TRUE BLUE: A HISTORY OF THE NAVY BLAZER
The blazer has always had a distinctly nautical flair. The origins of the name are lost to history, but each (perhaps apocryphal) tale is inexorably tied to the water. Some of the more fanciful stories involve the crew of the HMS Blazer and take place in the years before the British Royal Navy standardized its uniforms in the mid-1800s.
The blazer has always had a distinctly nautical flair. The
origins of the name are lost to history, but each (perhaps apocryphal) tale is
inexorably tied to the water. Some of the more fanciful stories involve the
crew of the HMS Blazer and take place in the years before the
British Royal Navy standardized its uniforms in the mid-1800s. One states that,
during a review of the Blazer not long after taking ascending to the
throne in 1837, a young Queen Victoria was so thoroughly taken by the sight of
the crew in their dapper dark blue coats that she declared on the spot that the
style would henceforth be known as a blazer. Another tale of the HMS Blazer traces the jacket’s name to something of a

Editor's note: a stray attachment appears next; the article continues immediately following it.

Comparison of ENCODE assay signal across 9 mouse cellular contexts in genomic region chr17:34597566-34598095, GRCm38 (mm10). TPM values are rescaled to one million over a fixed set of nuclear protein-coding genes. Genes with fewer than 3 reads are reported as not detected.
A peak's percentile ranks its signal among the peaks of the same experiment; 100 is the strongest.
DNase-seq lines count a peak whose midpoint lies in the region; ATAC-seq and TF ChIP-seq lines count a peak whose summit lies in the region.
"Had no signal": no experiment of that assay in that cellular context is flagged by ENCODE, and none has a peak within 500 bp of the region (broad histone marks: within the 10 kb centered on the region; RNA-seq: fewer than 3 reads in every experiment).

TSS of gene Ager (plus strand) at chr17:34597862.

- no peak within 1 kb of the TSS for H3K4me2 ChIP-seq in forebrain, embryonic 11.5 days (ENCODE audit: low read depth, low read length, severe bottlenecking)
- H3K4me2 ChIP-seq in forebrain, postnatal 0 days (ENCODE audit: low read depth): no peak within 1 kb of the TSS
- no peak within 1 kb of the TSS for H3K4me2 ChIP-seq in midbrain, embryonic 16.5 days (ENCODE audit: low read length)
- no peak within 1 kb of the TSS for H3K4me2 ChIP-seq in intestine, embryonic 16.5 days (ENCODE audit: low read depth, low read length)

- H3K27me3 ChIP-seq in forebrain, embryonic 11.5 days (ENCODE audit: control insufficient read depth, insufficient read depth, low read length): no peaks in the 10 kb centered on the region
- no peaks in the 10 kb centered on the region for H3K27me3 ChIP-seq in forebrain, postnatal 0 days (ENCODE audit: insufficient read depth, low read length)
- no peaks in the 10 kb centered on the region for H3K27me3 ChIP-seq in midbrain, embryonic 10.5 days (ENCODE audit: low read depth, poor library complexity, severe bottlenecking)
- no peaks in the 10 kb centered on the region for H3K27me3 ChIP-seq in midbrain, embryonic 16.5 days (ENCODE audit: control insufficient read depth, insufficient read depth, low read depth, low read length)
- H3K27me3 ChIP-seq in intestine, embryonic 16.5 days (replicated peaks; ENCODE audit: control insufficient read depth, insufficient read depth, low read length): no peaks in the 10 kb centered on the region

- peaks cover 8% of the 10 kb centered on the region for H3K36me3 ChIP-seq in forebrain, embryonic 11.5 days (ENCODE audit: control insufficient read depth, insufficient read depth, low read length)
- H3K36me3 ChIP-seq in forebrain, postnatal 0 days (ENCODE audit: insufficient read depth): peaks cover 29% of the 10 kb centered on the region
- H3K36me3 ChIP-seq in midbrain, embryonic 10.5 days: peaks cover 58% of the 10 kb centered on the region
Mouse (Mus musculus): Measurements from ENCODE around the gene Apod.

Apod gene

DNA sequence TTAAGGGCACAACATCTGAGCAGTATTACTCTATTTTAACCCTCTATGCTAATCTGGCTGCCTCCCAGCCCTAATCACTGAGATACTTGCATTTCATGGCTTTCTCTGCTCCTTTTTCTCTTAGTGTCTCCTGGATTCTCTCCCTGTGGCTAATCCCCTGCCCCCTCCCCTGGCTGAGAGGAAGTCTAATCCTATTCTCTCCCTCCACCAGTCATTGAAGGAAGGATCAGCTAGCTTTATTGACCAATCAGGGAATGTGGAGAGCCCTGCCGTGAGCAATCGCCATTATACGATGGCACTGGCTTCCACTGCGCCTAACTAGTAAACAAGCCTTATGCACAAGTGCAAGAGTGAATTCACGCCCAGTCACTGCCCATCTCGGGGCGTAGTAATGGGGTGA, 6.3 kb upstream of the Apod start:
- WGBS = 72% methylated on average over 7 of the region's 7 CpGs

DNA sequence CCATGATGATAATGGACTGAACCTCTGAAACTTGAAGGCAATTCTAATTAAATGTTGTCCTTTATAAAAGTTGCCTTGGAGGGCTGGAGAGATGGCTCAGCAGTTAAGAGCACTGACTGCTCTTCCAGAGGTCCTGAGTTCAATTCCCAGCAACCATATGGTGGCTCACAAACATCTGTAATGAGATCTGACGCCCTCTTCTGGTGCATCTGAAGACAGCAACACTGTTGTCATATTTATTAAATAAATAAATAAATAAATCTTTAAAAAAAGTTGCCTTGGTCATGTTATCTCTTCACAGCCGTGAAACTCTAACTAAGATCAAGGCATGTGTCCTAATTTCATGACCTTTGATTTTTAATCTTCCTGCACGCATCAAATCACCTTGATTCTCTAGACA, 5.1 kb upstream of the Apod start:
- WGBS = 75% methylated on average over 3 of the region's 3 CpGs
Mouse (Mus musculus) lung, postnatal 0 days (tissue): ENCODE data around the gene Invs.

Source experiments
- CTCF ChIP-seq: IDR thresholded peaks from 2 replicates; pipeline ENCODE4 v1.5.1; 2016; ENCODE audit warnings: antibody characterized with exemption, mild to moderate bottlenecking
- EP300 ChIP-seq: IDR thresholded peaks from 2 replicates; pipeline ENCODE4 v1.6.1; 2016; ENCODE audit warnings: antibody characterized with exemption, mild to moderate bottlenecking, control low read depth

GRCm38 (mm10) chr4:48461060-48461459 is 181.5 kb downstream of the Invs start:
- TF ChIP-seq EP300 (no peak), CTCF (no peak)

style competition between the crews of the Blazer and the Harlequin. Yet another credits a frustrated captain in
implementing the jacket as a way to curtail his crew’s tendency toward sloppy
story that holds the most water traces
the name to the bright—or blazing—red jackets worn by the members of a rowing
club at St. John’s College, Cambridge, England. The jackets were worn to
identify members of the club while they competed in regattas—like a predecessor
to the sports jersey of the modern era. The practice caught on, first at other
Cambridge colleges, then spreading farther afield and birthing what we now know
as the rowing blazer. The style is characterized by eye-catching colors, sharp
stripes and contrast trim—often in grosgrain for a textural twist—at the edges.
While some rowing blazers still serve their intended purpose, warming and
identifying rowers at regattas, the style is also firmly entrenched in the
wardrobes of the sartorially savvy.
By the time the blazer reached American soil and was wholeheartedly embraced by Brooks Brothers in the 1930s, this iconic design had settled into the shape we know and love today—a quietly sophisticated jacket of deep navy blue, often accented by gleaming brass buttons. It has become the foundation of the polished man’s wardrobe, eternally stylish and versatile. Paired with dark wool trousers, it is appropriate for all but the most traditional offices. With chinos and a button-down-collar shirt, it epitomizes American style, while the act of adding one over a sharp white shirt and jeans exudes an effortless air of laid-back polish.
Brooks Brothers Vietnam:
– Ho Chi Minh: L1 – 19 & 20, Saigon Centre, 65 Le Loi, District 1 – ☎ (028) 3939 0477
– Hanoi: 31 Hai Ba Trung, Hoan Kiem District – ☎ (024) 3266 8206